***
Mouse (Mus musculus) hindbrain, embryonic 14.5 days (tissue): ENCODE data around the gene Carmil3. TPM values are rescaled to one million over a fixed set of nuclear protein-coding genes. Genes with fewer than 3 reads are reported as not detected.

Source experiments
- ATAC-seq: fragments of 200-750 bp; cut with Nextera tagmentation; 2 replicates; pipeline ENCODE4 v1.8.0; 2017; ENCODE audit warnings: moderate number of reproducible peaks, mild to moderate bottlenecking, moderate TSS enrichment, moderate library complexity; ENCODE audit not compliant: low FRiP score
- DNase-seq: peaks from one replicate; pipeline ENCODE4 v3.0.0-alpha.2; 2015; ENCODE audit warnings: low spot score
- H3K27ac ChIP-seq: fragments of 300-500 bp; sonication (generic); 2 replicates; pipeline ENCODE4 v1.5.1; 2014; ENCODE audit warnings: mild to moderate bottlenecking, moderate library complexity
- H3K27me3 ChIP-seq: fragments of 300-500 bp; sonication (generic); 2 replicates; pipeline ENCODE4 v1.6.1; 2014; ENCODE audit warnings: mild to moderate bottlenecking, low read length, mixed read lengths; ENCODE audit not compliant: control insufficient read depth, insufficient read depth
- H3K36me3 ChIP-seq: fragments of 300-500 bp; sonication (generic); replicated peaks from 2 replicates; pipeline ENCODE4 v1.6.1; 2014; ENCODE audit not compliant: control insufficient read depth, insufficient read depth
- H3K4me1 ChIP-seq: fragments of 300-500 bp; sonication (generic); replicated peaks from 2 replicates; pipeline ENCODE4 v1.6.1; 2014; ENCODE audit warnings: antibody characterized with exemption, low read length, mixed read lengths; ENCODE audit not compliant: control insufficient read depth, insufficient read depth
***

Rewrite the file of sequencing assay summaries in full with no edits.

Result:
Mouse (Mus musculus) hindbrain, embryonic 14.5 days (tissue): ENCODE data around the gene Carmil3. TPM values are rescaled to one million over a fixed set of nuclear protein-coding genes. Genes with fewer than 3 reads are reported as not detected.

Source experiments
- ATAC-seq: fragments of 200-750 bp; cut with Nextera tagmentation; 2 replicates; pipeline ENCODE4 v1.8.0; 2017; ENCODE audit warnings: moderate number of reproducible peaks, mild to moderate bottlenecking, moderate TSS enrichment, moderate library complexity; ENCODE audit not compliant: low FRiP score
- DNase-seq: peaks from one replicate; pipeline ENCODE4 v3.0.0-alpha.2; 2015; ENCODE audit warnings: low spot score
- H3K27ac ChIP-seq: fragments of 300-500 bp; sonication (generic); 2 replicates; pipeline ENCODE4 v1.5.1; 2014; ENCODE audit warnings: mild to moderate bottlenecking, moderate library complexity
- H3K27me3 ChIP-seq: fragments of 300-500 bp; sonication (generic); 2 replicates; pipeline ENCODE4 v1.6.1; 2014; ENCODE audit warnings: mild to moderate bottlenecking, low read length, mixed read lengths; ENCODE audit not compliant: control insufficient read depth, insufficient read depth
- H3K36me3 ChIP-seq: fragments of 300-500 bp; sonication (generic); replicated peaks from 2 replicates; pipeline ENCODE4 v1.6.1; 2014; ENCODE audit not compliant: control insufficient read depth, insufficient read depth
- H3K4me1 ChIP-seq: fragments of 300-500 bp; sonication (generic); replicated peaks from 2 replicates; pipeline ENCODE4 v1.6.1; 2014; ENCODE audit warnings: antibody characterized with exemption, low read length, mixed read lengths; ENCODE audit not compliant: control insufficient read depth, insufficient read depth